The City of Brandon is preparing a second group of workers to sequester inside the city’s water treatment plant as part of its handling of the COVID-19 pandemic.
There have been nine city employees bunkered down in the facility since March 26 to ensure the city’s water supply keeps flowing during the COVID-19 pandemic.
“It’s gone much better than I expected,” said Patrick Pulak, Brandon’s general manager of operations. “We’ve had a few bumps along the road, which isn’t surprising, considering this is the first time we’ve done this.
“But overall it’s a testament to the planning done beforehand, and the operators seem to be coping well.”
Some of those bumps, Pulak said, included one cold night when they ran out of propane for the campers the employees are staying in, and working out how to get streaming services, such as Crave and Netflix, on devices in the plant.
But overall, Pulak hasn’t heard complaints about the experience.
It was a big ask, not only for the workers, but also their families, he said.
“You know, probably the toughest part is over this last weekend, over the holidays, not being able to be with their families,” he said.
“So, you know, they’re going into third week of sequestering and, you know, they’re able to talk with their families, but certainly not being able to spend that time, that’s probably been the most difficult thing for them.”
Latest local news:
Pulak said the city has offered the employees additional compensation and banked vacation time they can use once they are out of sequestration.
The city has provided laptops and other devices to help the workers stay connected with their loved ones when they have downtime.
The city also has helped to their families with tasks such as rides to the grocery store.
The workers have access to exercise equipment, weights and an entertainment area with a couch and TV. There are also quiet places where they can be alone, if they wish.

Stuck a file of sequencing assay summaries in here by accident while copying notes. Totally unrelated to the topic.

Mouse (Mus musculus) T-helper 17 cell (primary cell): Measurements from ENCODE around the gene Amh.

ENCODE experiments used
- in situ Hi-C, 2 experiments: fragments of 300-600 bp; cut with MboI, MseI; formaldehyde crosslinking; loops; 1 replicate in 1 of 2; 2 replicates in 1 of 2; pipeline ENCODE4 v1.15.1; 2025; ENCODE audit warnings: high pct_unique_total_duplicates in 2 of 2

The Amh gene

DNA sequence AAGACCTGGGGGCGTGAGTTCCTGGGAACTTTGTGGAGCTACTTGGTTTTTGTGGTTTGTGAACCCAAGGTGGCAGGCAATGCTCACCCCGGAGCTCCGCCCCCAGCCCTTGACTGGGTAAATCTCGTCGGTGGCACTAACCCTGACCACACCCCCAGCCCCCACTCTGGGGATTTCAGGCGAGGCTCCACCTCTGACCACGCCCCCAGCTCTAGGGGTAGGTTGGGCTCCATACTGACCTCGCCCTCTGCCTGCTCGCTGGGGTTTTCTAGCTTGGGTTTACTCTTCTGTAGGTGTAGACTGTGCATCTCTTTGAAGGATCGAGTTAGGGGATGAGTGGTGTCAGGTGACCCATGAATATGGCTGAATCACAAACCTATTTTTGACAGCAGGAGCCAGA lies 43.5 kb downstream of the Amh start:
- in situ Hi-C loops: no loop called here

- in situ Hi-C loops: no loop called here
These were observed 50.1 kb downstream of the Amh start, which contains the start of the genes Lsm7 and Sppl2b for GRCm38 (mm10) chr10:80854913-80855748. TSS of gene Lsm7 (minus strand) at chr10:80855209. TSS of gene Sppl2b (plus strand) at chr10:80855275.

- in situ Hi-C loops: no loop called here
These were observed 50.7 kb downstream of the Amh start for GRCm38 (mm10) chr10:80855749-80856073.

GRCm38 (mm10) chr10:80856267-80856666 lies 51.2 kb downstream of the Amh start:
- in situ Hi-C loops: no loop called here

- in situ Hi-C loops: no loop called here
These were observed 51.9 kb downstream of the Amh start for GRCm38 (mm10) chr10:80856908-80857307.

2nd group in self-isolation
A second group of nine operators and maintenance staff will move into the facility later this month.
Both groups were chosen after the city put out a call asking for staff to step up, Pulak said.
“We never forced anybody to go in into the facility,” he said.
To the currently-sequestered water treatment facility staff AND to the staff already preparing to relieve them later this month … your corporation and all residents of <a href=”https://twitter.com/hashtag/BdnMb?src=hash&ref_src=twsrc%5Etfw”>#BdnMb</a> offer an immeasurable THANK YOU for your commitment to providing safe, potable water to our community! <a href=”https://t.co/OoraSpMm7s”>pic.twitter.com/OoraSpMm7s</a>
“The second shift is much the same thing, as these people are volunteering to do it.”
The second group is self-isolating at home before the sequestration in just under two weeks.
The idea of sequestering workers was part of Brandon’s pandemic plan, which was devised in 2005, Pulak said. As soon as COVID-19 showed up in North America, discussions about whether or not to move workers into the facility ramped up.
The city made the decision out of an abundance of caution.
“The way we kind of word it is they are heroes as much as the hospital staff,” Pulak said.
“They’re providing those services that are required to keep society moving forward. Without drinking water, you don’t have emergency services, you don’t have a hospital, you don’t have commercial businesses, you don’t have people being able to, you know, use water in their homes.”
The city doesn’t know how long it might need to sequester workers inside the facility.
View original article here Source